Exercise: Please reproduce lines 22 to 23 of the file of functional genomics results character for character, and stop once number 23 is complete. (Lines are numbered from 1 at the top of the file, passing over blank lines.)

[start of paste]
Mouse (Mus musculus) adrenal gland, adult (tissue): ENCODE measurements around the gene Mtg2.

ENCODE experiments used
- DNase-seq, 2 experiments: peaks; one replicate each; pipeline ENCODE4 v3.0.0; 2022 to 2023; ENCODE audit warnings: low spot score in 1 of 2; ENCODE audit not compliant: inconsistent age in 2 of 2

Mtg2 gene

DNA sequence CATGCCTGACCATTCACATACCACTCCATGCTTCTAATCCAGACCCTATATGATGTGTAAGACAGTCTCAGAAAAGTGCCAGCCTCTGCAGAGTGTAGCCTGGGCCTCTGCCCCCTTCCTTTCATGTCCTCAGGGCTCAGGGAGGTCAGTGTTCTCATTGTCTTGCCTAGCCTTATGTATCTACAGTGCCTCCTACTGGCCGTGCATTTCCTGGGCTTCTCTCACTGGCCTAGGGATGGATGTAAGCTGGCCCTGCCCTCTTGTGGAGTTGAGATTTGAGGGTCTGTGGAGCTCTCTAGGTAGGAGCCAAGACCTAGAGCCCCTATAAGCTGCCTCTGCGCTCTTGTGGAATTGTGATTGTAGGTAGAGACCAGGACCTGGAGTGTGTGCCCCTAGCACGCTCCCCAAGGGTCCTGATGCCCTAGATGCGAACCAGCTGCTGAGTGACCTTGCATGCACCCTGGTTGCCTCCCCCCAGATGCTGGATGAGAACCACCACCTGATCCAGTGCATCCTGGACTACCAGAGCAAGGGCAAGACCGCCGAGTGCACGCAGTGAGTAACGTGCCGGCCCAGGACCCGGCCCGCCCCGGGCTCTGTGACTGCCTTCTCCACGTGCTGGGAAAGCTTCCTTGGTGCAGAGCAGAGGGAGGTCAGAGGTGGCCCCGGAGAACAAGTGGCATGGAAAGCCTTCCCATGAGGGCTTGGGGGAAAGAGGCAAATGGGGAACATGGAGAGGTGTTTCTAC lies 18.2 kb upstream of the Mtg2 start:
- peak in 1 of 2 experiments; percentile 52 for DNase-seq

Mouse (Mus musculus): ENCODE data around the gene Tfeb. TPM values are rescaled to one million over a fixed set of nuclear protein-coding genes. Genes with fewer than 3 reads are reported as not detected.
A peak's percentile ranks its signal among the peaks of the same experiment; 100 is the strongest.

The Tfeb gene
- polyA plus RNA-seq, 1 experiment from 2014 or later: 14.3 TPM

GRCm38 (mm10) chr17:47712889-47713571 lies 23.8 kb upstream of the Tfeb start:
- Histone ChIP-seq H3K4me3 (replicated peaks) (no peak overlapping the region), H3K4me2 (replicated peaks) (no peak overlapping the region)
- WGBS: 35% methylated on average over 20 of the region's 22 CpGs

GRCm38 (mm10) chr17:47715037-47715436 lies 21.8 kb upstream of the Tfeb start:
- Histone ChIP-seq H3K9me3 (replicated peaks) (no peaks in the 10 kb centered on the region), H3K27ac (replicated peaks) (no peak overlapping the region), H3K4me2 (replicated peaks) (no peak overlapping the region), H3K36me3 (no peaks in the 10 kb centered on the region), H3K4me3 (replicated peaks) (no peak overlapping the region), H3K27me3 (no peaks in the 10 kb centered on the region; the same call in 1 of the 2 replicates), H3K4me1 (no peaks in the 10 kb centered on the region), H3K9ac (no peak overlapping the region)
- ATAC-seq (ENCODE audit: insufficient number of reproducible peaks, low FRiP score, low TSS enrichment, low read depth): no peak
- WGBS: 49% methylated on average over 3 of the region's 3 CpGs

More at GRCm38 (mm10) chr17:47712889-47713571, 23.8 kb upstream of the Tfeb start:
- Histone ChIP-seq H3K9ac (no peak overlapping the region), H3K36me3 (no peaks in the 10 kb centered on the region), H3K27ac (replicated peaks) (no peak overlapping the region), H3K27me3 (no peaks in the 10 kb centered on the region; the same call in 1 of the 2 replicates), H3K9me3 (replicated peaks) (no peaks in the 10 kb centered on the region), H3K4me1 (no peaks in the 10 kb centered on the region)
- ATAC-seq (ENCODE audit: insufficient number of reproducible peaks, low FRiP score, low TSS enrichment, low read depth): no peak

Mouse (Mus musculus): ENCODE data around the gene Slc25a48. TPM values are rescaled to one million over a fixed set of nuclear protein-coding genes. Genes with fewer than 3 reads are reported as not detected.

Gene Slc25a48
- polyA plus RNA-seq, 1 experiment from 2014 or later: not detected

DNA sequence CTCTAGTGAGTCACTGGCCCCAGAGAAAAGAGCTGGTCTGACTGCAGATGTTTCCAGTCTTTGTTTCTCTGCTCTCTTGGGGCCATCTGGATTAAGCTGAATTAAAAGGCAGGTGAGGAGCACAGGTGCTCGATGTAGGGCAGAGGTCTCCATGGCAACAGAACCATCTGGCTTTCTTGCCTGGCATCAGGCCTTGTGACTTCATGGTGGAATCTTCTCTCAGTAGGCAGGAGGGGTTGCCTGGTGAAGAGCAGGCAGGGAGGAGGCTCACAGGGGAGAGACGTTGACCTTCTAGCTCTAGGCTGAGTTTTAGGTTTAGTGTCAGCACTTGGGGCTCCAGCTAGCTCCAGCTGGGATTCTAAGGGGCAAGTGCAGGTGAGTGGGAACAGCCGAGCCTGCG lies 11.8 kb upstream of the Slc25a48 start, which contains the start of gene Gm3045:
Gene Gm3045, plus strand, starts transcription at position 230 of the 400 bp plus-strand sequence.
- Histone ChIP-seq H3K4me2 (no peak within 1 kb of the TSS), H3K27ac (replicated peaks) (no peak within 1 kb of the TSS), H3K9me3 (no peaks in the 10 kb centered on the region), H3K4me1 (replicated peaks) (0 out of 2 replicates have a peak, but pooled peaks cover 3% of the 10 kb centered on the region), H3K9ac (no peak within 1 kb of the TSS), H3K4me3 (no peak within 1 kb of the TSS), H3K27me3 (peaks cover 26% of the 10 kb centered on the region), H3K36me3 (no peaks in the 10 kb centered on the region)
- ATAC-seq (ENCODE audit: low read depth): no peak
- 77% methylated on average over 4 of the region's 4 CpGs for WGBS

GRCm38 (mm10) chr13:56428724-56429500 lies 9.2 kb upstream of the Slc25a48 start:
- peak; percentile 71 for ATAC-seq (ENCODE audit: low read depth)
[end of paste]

Gene Slc25a48
- polyA plus RNA-seq, 1 experiment from 2014 or later: not detected